Monday, June 04, 2007

EDCI 602: Blog on Learning Goals & Instructional Decisions in Lesson Planning

When preparing lessons, my primary goal is always to get students excited about what I will be teaching. I realize that this is an obvious goal that should be adhered to by every teacher, but when I am really preparing my best lessons I like to think I am paying closer attention to that aspect than the majority of my peers in this profession. I suppose this ultimate goal is based on my (arrogant?) belief that if I can get a student excited about the topic at hand, I can teach him anything.

The more specific goals - i.e. the lesson's objectives - tend to be very specific at the beginning of the year when we are hitting on basic skills that will be necessary to facilitate learning for the rest of the year. As that school year progresses my objectives become increasingly vague ("The student will read and discuss major literary elements of Ernest Hemingway's "Hills Like White Elephants") because I think the best learning occurs during classroom discussions. I, admittedly and regrettably, did not have enough of those this past year. It is my hope that the history classes I teach next year will become essentially discussion course for all involved, myself included.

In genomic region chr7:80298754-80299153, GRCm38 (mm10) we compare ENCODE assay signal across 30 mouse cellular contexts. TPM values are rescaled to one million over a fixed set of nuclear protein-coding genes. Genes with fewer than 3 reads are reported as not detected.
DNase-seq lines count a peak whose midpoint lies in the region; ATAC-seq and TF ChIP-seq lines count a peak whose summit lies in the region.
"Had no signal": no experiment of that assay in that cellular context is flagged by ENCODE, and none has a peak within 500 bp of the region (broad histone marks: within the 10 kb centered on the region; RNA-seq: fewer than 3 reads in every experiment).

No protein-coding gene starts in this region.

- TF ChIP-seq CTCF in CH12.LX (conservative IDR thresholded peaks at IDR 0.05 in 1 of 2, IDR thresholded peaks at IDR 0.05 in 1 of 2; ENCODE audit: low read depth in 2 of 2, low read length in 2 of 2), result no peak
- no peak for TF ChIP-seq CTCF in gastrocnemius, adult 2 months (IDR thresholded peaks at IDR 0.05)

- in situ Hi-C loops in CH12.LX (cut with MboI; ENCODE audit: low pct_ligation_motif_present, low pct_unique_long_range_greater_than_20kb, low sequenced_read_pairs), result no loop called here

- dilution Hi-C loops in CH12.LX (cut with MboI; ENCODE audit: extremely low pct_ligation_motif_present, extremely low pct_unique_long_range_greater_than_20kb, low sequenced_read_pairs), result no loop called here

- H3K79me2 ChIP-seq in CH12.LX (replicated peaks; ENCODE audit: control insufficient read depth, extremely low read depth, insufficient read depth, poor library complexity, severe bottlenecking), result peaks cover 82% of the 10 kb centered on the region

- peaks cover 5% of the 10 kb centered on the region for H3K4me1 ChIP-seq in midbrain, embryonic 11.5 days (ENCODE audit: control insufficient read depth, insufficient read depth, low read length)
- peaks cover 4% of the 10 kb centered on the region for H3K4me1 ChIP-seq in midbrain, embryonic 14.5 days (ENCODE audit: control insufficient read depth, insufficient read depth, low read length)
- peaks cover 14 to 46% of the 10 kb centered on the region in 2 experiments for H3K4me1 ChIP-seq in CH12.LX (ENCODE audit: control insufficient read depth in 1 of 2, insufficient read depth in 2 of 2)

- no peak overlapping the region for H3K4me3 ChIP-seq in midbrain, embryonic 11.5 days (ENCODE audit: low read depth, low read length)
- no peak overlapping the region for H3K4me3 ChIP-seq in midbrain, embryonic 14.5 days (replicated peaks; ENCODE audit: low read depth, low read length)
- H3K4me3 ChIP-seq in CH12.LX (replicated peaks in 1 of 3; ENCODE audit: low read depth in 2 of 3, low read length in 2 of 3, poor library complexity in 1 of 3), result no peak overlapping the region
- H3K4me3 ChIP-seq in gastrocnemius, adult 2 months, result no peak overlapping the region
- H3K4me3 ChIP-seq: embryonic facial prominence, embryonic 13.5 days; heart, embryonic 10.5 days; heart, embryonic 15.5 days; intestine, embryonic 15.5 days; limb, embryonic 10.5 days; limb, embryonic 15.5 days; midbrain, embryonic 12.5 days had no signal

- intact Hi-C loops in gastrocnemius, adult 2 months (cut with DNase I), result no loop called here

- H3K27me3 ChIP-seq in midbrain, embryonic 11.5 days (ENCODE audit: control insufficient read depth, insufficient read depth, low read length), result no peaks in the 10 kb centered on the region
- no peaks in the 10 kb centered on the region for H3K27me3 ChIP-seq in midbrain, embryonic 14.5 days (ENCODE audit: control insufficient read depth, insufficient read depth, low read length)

I would like to think that nearly all of my higher-level instruction is at least somewhat inductive in that I ask the students to figure things out for themselves. This always happens when we read a piece of literature in class. I first ask for immediate reactions, then I ask students to describe the basic plot for me. After that, I open the floor to an interpretative discussion. While I may nudge this discussion when I deem it necessary, the majority of thoughts are the students' own. I feel that when students are discovering things for themselves is when they are learning the most, which is why I always emphasize to my students the importance of questioning everything they come across in life; in short, they should take nothing for granted, even what comes out of my mouth.


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